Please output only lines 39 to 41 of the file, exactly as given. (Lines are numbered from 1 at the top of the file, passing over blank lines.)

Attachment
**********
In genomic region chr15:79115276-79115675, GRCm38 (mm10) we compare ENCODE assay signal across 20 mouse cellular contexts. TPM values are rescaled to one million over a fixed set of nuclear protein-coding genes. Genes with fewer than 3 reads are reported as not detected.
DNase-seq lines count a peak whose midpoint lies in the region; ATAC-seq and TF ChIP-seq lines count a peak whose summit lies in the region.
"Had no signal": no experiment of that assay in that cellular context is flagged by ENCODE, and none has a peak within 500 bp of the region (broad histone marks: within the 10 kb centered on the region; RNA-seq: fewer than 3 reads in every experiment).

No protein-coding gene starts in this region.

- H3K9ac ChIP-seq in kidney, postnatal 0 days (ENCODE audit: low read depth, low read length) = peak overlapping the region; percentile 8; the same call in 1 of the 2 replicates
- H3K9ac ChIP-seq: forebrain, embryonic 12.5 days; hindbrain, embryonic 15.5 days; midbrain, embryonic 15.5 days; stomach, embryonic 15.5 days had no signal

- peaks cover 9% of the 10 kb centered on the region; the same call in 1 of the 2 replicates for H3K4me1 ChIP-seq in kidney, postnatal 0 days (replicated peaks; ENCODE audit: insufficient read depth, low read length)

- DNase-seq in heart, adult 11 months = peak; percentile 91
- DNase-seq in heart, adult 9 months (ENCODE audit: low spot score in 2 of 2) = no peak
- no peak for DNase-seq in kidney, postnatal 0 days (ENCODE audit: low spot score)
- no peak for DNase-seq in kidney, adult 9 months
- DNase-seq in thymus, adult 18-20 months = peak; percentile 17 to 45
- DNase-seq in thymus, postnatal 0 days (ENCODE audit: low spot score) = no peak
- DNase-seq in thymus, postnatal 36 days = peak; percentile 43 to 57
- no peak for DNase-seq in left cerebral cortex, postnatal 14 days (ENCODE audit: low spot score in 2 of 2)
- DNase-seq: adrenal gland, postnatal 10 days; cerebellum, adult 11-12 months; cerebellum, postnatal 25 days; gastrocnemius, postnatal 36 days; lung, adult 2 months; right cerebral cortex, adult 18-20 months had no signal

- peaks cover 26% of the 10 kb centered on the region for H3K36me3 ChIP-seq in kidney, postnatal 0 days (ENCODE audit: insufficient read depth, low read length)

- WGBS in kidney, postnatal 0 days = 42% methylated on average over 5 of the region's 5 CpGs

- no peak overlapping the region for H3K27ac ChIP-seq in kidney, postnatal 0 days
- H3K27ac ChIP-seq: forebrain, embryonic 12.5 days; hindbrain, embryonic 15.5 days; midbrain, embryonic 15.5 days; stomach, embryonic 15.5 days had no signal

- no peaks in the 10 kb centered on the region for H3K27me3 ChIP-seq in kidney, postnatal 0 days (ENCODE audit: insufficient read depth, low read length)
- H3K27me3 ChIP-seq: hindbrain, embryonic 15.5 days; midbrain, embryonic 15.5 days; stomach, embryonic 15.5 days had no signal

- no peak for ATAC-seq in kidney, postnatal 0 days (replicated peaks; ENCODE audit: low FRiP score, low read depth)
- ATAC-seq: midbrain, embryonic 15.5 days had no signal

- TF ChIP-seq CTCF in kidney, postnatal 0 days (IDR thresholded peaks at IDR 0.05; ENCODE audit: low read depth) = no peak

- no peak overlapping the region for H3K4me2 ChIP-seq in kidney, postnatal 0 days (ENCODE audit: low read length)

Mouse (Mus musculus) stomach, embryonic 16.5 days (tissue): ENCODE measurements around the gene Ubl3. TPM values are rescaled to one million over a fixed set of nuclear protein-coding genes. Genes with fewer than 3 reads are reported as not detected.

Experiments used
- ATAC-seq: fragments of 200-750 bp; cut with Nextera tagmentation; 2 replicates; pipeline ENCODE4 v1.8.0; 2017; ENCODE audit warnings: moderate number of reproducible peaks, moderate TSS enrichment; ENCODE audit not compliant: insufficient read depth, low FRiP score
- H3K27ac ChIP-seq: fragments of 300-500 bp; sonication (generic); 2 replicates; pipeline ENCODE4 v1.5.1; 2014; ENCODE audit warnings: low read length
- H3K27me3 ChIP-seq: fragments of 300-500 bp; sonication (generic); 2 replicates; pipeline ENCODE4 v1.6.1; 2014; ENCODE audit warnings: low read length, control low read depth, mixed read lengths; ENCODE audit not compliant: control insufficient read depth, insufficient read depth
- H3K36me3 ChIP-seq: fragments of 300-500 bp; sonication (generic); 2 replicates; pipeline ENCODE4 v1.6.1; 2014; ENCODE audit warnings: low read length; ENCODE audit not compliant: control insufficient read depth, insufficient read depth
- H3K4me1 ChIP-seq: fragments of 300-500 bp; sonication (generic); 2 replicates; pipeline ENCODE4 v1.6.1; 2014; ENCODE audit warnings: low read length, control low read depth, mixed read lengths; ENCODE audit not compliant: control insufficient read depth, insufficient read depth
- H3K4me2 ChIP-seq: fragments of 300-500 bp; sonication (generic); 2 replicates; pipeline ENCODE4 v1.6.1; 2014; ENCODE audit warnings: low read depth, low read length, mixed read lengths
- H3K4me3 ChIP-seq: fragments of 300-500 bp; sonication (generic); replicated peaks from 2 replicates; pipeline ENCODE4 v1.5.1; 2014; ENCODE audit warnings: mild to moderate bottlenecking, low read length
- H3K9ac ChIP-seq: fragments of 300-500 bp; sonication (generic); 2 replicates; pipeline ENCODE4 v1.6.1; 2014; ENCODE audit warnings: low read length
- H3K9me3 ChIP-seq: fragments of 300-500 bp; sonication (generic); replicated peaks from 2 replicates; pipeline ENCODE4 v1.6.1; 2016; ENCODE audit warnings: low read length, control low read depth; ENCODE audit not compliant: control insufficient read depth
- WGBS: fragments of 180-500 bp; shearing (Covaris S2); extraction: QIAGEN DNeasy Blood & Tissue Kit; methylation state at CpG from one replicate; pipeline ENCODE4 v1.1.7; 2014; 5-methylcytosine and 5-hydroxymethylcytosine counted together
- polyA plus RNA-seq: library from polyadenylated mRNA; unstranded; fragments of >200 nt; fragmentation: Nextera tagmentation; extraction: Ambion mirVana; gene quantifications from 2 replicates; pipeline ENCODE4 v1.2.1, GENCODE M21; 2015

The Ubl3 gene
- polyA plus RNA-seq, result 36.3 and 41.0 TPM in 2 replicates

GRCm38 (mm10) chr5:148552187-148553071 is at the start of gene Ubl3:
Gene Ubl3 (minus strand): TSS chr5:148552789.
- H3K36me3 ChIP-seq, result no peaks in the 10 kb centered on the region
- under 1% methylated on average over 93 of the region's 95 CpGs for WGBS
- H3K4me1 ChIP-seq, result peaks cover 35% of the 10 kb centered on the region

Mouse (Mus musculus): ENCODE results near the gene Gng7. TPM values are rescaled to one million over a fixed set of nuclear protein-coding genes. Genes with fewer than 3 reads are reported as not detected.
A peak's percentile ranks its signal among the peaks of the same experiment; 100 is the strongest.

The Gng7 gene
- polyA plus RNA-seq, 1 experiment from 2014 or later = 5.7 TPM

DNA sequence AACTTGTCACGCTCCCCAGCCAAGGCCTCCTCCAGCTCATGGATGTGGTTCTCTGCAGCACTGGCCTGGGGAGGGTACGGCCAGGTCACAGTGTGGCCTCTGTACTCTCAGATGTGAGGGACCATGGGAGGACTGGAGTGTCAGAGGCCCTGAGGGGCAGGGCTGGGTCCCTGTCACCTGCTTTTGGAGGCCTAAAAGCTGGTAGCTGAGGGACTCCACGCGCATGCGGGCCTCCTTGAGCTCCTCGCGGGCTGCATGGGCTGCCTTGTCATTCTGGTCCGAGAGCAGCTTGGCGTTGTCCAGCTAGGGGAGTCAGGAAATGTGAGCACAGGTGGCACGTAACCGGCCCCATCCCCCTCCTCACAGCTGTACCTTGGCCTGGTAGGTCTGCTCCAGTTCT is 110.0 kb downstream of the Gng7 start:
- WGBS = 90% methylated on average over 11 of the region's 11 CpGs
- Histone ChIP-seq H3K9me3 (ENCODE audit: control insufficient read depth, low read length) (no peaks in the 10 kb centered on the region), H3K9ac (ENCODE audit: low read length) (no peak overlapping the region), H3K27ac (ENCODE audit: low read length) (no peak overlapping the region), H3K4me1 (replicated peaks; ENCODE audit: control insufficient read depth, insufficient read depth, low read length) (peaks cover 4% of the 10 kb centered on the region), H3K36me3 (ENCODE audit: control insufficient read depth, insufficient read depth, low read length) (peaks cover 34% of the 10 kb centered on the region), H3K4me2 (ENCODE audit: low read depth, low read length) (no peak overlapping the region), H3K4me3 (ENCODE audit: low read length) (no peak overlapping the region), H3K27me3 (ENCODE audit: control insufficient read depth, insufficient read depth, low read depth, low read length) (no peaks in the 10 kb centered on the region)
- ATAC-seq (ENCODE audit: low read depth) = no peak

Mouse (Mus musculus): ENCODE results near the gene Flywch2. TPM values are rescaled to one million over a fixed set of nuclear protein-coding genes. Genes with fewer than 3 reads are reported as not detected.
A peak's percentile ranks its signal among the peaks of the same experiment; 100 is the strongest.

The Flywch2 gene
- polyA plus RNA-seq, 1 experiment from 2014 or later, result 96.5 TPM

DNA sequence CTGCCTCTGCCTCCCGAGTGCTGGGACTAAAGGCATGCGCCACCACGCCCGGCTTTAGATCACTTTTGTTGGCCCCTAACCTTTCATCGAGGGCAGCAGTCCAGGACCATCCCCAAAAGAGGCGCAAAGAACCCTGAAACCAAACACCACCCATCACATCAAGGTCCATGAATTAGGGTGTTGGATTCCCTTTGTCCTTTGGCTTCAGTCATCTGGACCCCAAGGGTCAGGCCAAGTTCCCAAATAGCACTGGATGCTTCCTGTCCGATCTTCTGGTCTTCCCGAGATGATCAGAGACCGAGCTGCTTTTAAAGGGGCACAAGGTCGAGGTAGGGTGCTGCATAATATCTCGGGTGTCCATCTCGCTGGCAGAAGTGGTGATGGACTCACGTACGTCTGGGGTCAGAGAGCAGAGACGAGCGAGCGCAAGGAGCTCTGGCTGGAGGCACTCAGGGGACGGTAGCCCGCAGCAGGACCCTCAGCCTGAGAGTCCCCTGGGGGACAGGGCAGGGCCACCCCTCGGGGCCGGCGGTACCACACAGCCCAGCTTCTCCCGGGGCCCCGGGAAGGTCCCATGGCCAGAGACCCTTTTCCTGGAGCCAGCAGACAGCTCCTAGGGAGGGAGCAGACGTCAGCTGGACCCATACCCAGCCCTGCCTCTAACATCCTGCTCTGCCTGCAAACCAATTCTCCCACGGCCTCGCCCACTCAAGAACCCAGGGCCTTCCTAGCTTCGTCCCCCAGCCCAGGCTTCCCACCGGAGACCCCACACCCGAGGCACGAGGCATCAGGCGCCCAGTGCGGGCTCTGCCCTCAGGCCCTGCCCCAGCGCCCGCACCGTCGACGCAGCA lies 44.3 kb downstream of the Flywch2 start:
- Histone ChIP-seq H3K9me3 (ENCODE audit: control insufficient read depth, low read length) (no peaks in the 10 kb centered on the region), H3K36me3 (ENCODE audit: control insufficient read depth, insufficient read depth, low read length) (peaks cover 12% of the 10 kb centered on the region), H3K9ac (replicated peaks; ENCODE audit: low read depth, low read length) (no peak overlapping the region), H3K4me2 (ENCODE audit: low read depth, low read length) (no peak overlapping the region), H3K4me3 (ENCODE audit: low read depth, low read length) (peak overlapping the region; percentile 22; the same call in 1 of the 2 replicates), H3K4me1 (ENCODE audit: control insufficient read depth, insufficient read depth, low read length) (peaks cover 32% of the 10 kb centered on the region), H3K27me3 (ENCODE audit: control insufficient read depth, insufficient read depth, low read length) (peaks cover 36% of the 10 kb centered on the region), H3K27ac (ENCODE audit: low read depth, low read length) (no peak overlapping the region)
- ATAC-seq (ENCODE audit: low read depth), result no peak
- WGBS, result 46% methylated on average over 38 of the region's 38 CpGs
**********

- polyA plus RNA-seq: library from polyadenylated mRNA; unstranded; fragments of >200 nt; fragmentation: Nextera tagmentation; extraction: Ambion mirVana; gene quantifications from 2 replicates; pipeline ENCODE4 v1.2.1, GENCODE M21; 2015

The Ubl3 gene
- polyA plus RNA-seq, result 36.3 and 41.0 TPM in 2 replicates